Fascinating stuff. It seems fairly safe to say that most scripture tends to concern itself with the issues of the time period in which it is produced. Anyway, thanks for this. It’s a nice break from all the Mormon stuff, though I doubt you’ll get as many comments.

  • stefanstackhouse

    Even those who hold to biblical inerrancy only do so with respect to the original autographs. We don’t have those any more, and that’s a big problem. In the case of the NT we have plenty of very old manuscripts, and after centuries of scholarship we can be pretty confident that our modern critical text is close enough to the original to be reliable. But what of the OT? Our earliest manuscripts are all many centuries removed from when the earliest books were created. Some Christians seem to have the notion that the OT text has been somehow preserved intact with no change whatsoever over all these years. They can believe that if they wish, but that goes far beyond anything that the standard statements of inerrancy claim – and I would say far beyond the bounds of any reasonableness.

    We must consider this: If there were all these people creating all of these pseudo-scriptural texts in the Hasmonean period, can we really be so very sure that there never was anyone that was thinking that it would be a good idea to insert some additional material into the canonical books? Especially considering that by Josiah’s day, apparently even the priests and Levites were so negligent of the scriptures that a book of the law had to be “discovered”?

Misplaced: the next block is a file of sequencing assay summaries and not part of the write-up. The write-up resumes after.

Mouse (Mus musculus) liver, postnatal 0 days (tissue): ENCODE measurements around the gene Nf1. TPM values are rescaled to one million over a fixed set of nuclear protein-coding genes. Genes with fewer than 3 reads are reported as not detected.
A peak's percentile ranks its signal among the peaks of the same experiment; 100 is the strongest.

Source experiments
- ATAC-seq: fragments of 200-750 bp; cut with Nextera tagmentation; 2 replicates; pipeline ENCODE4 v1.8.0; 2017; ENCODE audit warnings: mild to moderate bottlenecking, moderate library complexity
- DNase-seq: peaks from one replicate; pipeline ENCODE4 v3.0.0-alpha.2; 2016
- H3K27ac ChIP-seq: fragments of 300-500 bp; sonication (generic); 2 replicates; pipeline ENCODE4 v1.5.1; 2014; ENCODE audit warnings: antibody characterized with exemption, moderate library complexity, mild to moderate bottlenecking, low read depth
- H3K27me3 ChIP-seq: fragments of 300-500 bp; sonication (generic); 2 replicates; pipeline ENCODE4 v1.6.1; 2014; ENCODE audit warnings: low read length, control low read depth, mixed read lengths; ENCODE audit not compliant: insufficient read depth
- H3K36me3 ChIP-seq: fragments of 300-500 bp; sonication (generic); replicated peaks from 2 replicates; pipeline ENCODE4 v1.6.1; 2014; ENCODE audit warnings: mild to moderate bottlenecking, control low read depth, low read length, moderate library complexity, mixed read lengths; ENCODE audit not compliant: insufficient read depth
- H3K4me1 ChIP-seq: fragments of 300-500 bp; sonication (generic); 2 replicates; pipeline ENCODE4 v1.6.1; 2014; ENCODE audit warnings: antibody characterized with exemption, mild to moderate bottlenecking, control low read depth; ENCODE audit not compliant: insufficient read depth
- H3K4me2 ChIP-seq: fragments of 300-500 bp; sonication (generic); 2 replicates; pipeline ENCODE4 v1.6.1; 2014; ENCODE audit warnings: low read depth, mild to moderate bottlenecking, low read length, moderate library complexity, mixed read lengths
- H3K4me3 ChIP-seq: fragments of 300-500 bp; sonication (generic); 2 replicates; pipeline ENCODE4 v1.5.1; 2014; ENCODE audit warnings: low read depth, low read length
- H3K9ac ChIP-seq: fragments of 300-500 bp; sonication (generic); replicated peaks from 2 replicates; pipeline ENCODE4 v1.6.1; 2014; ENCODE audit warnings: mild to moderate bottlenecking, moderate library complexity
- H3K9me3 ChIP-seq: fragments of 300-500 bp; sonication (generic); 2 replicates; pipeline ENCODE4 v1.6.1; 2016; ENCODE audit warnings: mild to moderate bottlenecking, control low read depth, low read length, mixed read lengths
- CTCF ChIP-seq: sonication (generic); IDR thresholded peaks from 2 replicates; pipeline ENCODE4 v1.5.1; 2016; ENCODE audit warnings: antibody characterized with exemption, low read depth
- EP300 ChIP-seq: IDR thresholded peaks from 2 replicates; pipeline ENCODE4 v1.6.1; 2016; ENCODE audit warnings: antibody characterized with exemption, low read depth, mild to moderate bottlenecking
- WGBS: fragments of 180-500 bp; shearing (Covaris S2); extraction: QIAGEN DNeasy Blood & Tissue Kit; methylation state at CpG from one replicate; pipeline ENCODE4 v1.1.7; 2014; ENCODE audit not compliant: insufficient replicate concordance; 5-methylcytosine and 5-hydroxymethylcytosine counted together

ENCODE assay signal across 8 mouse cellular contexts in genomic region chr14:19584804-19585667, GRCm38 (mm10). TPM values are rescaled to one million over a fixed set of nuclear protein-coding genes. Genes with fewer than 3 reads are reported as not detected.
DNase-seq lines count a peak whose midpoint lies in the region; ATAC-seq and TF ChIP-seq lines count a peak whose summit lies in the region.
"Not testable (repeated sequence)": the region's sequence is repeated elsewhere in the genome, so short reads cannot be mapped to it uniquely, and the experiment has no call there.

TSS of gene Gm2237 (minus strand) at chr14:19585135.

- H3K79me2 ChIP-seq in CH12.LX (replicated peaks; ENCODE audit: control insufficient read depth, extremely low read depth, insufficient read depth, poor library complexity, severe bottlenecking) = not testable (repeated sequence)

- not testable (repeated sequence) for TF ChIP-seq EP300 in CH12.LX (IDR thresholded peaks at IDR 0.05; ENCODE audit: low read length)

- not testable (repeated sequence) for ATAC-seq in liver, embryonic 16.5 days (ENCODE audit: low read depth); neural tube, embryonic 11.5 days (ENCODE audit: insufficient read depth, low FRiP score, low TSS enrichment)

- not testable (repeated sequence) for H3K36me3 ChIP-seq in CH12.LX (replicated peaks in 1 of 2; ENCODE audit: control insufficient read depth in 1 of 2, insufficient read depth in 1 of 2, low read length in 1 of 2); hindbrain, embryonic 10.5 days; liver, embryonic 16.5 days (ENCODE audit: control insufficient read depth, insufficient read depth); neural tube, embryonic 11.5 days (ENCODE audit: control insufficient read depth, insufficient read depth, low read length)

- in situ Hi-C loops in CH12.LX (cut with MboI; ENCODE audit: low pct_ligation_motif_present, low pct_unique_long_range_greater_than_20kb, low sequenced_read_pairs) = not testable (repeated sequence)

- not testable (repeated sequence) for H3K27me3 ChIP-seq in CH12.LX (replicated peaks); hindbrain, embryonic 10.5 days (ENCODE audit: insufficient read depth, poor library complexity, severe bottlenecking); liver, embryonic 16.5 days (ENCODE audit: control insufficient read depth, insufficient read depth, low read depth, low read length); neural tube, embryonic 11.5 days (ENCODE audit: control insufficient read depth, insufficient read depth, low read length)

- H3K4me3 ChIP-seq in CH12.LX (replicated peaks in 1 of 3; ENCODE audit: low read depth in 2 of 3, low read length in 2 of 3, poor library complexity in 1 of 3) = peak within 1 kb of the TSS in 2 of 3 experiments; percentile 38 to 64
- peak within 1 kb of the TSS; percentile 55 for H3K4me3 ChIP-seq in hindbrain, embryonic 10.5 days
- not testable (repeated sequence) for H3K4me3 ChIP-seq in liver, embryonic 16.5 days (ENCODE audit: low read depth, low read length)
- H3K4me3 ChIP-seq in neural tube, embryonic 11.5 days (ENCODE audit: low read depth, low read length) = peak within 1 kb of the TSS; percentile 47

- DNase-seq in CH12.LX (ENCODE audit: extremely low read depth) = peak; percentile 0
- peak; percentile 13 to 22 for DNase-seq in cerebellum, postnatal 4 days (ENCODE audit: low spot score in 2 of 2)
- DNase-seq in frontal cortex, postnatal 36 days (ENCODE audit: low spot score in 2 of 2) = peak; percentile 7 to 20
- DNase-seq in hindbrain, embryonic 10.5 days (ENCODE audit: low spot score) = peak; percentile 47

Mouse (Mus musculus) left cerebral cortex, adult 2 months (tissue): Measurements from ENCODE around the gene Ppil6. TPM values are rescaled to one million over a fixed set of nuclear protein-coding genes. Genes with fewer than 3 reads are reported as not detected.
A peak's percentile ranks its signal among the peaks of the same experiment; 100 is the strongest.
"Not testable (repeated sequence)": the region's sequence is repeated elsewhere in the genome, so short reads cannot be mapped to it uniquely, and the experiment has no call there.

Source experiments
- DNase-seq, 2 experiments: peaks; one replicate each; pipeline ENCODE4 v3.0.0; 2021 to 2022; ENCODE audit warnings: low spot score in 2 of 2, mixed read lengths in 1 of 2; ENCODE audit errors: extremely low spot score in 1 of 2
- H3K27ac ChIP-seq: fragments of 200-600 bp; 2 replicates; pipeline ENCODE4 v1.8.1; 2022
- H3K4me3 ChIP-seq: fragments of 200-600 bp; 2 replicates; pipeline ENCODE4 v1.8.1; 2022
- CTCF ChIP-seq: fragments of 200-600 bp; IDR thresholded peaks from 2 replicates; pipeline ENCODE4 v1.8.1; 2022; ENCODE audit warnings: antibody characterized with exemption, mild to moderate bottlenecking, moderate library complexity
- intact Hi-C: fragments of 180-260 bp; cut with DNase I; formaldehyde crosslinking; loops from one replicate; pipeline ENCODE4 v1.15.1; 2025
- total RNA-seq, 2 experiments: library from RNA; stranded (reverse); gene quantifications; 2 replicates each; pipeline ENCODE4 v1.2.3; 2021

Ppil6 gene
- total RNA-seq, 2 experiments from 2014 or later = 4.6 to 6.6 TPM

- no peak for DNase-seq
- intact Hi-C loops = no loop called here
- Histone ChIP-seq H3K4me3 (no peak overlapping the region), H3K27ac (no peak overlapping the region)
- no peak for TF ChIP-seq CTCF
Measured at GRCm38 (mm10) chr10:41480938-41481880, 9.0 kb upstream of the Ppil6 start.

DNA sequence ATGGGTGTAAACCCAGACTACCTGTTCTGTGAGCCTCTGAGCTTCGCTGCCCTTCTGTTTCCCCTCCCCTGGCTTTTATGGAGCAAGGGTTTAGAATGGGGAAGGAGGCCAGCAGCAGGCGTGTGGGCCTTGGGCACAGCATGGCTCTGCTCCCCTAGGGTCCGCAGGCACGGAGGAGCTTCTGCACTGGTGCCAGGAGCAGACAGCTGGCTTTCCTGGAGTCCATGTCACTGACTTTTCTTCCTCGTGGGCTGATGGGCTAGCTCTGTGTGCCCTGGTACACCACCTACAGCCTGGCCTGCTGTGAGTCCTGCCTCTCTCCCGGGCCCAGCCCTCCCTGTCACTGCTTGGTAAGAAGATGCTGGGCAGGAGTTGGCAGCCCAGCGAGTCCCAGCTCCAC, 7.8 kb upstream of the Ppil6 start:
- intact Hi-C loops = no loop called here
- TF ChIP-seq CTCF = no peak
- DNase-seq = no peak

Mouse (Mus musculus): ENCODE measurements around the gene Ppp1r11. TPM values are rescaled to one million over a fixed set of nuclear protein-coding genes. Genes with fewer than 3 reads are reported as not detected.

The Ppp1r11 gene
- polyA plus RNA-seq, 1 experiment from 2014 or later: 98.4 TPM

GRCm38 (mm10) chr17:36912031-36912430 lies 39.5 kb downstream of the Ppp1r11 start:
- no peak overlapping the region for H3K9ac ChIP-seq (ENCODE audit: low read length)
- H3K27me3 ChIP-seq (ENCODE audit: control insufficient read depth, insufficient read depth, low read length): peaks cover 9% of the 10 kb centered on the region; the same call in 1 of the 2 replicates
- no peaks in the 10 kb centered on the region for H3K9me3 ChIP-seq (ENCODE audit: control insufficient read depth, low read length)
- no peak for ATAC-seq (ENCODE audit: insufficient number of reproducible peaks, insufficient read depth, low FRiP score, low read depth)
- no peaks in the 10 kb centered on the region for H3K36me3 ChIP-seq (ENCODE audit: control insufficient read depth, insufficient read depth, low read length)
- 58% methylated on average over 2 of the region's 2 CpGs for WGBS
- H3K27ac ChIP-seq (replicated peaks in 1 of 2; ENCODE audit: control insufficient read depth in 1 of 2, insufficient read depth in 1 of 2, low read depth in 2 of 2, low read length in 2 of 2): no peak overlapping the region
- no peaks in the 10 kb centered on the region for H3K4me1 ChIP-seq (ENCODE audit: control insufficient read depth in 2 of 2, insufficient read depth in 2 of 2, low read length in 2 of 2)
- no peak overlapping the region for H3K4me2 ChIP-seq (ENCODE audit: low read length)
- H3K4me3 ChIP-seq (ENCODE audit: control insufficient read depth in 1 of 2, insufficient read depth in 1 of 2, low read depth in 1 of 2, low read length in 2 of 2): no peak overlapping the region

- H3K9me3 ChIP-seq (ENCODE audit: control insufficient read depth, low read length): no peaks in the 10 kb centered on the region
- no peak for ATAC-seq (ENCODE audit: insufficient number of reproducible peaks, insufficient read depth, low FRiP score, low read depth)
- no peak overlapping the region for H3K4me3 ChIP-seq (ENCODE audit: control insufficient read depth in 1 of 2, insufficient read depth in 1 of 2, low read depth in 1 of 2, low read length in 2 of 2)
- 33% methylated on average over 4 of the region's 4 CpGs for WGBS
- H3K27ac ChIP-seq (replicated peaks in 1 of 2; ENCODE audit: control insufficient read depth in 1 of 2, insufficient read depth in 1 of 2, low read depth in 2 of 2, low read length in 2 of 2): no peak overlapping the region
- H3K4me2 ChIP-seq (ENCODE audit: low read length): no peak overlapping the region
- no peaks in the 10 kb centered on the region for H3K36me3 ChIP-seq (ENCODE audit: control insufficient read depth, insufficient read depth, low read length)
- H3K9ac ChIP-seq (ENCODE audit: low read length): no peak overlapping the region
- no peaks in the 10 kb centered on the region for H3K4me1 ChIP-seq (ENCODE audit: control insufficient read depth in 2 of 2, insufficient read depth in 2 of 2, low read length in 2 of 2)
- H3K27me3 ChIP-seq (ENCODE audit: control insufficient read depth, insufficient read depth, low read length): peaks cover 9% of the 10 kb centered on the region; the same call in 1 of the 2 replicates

Once you open up the possibility that there might be some added material in some of the older OT books, at least, then a lot of so-called problems go away. For example, it has been noted that there is no evidence of domesticated camels in the middle east at the time that Abraham and his family lived. The mention of camels in the Genesis text is taken by some as evidence of an “error”. However, might the mentions of camels simply be a later insertion, added by someone who was well-meaning and thought that adding a mention of the camels (that by their time were well-known and ubiquitous) would add a certain verisimilitude to the story? And might there possibly be many more examples like this?

    I believe that we do have something to go by that prevents the entire OT from being torn totally to shreds. We do have quite a bit of the OT brought into the NT, either by direct quote or indirect allusion. IF one holds to anything even close to inerrancy with the NT, and IF one accepts that the modern critical text is close enough to the original to be reliable, then one must also accept that at least those OT quotes and allusions must also themselves be inerrant. That leaves a lot of the OT (and most of the theologically significant parts) for critics to attack and inerrancy advocates to defend. It does remove from the battlefield, however, quite a lot of trivial stuff that didn’t belong there in the first place and isn’t worth the fight.